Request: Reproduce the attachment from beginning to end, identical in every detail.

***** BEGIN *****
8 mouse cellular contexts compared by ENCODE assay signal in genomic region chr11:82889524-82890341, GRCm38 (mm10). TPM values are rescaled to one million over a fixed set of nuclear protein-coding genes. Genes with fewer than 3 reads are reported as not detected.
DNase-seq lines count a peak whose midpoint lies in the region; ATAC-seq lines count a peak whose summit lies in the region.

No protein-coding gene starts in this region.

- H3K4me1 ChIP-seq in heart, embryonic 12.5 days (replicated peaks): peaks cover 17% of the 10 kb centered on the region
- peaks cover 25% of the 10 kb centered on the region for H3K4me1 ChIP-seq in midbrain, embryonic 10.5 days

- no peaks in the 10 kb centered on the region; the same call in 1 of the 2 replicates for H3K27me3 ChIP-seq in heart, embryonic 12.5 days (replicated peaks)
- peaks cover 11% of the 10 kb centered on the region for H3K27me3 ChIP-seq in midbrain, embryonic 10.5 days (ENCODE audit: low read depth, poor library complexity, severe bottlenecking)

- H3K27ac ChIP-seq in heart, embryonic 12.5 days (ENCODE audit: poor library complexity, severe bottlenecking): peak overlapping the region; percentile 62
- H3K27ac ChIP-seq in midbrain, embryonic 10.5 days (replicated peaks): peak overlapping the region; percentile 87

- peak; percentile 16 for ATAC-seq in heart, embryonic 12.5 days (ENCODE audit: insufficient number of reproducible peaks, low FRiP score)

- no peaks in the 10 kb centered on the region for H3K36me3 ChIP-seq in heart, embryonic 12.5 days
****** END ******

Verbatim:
8 mouse cellular contexts compared by ENCODE assay signal in genomic region chr11:82889524-82890341, GRCm38 (mm10). TPM values are rescaled to one million over a fixed set of nuclear protein-coding genes. Genes with fewer than 3 reads are reported as not detected.
DNase-seq lines count a peak whose midpoint lies in the region; ATAC-seq lines count a peak whose summit lies in the region.

No protein-coding gene starts in this region.

- H3K4me1 ChIP-seq in heart, embryonic 12.5 days (replicated peaks): peaks cover 17% of the 10 kb centered on the region
- peaks cover 25% of the 10 kb centered on the region for H3K4me1 ChIP-seq in midbrain, embryonic 10.5 days

- no peaks in the 10 kb centered on the region; the same call in 1 of the 2 replicates for H3K27me3 ChIP-seq in heart, embryonic 12.5 days (replicated peaks)
- peaks cover 11% of the 10 kb centered on the region for H3K27me3 ChIP-seq in midbrain, embryonic 10.5 days (ENCODE audit: low read depth, poor library complexity, severe bottlenecking)

- H3K27ac ChIP-seq in heart, embryonic 12.5 days (ENCODE audit: poor library complexity, severe bottlenecking): peak overlapping the region; percentile 62
- H3K27ac ChIP-seq in midbrain, embryonic 10.5 days (replicated peaks): peak overlapping the region; percentile 87

- peak; percentile 16 for ATAC-seq in heart, embryonic 12.5 days (ENCODE audit: insufficient number of reproducible peaks, low FRiP score)

- no peaks in the 10 kb centered on the region for H3K36me3 ChIP-seq in heart, embryonic 12.5 days